In response, forward-looking retailers are deploying technology to create new in-store experiences, bolster customer loyalty and retention, and ultimately boost sales. Some gather customer data to drive better business decisions, while others take advantage of augmented or virtual reality and mobile apps to merge the online and in-store shopping experience.

“We will always have brick-and-mortar stores, just not as many,” says retail expert Jan Rogers Kniffen. “The fewer ones will have to be more accurate, entertaining and exciting, and provide much better customer service if they are to be successful.”

Q0218-BT-Feat-Wong-Secondary_0.jpg

Pebble Beach Company deploys advanced analytics to manage inventory at its pro shop and other retail outlets.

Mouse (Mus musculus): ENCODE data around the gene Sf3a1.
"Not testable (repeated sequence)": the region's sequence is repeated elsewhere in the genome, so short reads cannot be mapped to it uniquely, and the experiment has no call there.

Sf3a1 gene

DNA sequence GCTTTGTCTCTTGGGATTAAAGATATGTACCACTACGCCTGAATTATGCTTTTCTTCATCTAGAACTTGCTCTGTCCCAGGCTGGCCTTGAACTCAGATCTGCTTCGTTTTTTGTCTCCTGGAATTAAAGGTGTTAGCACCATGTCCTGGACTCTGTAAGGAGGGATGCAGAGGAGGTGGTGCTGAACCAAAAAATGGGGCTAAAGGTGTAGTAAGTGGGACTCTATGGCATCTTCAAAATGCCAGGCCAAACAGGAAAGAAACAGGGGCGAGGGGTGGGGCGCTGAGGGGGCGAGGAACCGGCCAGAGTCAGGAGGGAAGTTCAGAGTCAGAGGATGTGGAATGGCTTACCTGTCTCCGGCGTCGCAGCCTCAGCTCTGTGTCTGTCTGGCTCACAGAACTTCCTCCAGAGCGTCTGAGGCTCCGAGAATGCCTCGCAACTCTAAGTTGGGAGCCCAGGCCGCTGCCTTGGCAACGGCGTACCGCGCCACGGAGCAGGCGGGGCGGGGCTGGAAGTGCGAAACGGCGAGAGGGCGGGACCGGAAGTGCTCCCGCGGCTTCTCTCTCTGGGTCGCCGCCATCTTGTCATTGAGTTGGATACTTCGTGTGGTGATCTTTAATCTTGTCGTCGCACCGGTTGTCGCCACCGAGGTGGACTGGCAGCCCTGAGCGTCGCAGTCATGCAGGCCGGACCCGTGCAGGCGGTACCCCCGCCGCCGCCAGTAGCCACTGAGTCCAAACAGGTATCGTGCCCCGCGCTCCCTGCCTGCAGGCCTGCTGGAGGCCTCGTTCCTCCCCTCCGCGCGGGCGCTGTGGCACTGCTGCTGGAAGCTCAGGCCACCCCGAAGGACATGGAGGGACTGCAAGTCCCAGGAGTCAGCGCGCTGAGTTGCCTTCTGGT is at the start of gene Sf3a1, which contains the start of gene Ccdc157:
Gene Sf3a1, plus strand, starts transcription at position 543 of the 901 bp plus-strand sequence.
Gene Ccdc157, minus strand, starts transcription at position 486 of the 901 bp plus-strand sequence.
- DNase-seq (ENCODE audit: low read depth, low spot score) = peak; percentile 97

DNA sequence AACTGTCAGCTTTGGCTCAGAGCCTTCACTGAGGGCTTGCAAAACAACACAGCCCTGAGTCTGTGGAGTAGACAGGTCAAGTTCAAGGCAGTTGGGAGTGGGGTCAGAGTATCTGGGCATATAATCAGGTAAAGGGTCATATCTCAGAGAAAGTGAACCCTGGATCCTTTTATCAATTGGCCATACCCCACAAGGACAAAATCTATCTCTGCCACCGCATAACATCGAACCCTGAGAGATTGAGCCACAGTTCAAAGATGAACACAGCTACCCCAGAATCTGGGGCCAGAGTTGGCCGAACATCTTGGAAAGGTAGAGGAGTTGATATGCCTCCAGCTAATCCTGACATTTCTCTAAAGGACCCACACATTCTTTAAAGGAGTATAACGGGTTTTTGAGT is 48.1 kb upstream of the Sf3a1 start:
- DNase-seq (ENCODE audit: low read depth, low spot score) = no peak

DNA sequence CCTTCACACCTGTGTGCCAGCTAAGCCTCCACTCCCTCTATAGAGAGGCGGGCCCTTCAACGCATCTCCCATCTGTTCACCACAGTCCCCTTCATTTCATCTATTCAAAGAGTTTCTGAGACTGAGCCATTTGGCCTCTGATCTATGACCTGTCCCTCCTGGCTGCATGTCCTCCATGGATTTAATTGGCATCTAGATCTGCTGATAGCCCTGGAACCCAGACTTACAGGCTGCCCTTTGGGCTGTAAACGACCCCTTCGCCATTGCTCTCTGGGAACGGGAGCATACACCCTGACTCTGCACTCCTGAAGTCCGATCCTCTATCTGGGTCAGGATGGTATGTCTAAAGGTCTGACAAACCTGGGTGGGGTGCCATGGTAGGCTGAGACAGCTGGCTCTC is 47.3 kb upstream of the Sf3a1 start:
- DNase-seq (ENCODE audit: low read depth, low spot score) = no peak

Retailers Tap Data for Insights

Apparel and accessory retailers had their best year managing inventory ­control in 2017, and that’s due to Big Data, Kniffen says. By deploying data analytics, they were able to stock shelves more accurately, which led to fewer markdowns and improved ­profits, he says.

Pebble Beach Company, with its three hotels and four golf courses, offers a perfect example. Its retail department implemented cloud-based IBM Planning Analytics in late 2016 to gain faster insights into the company’s vibrant 16-store retail operation.

Anchored by the scenic 17-Mile Drive, the resort also attracts tourists passing through on day trips and bus tours. For them, the most popular store is the Lone Cypress Shop, featuring clothes, golf accessories and knickknacks that carry the Pebble Beach logo.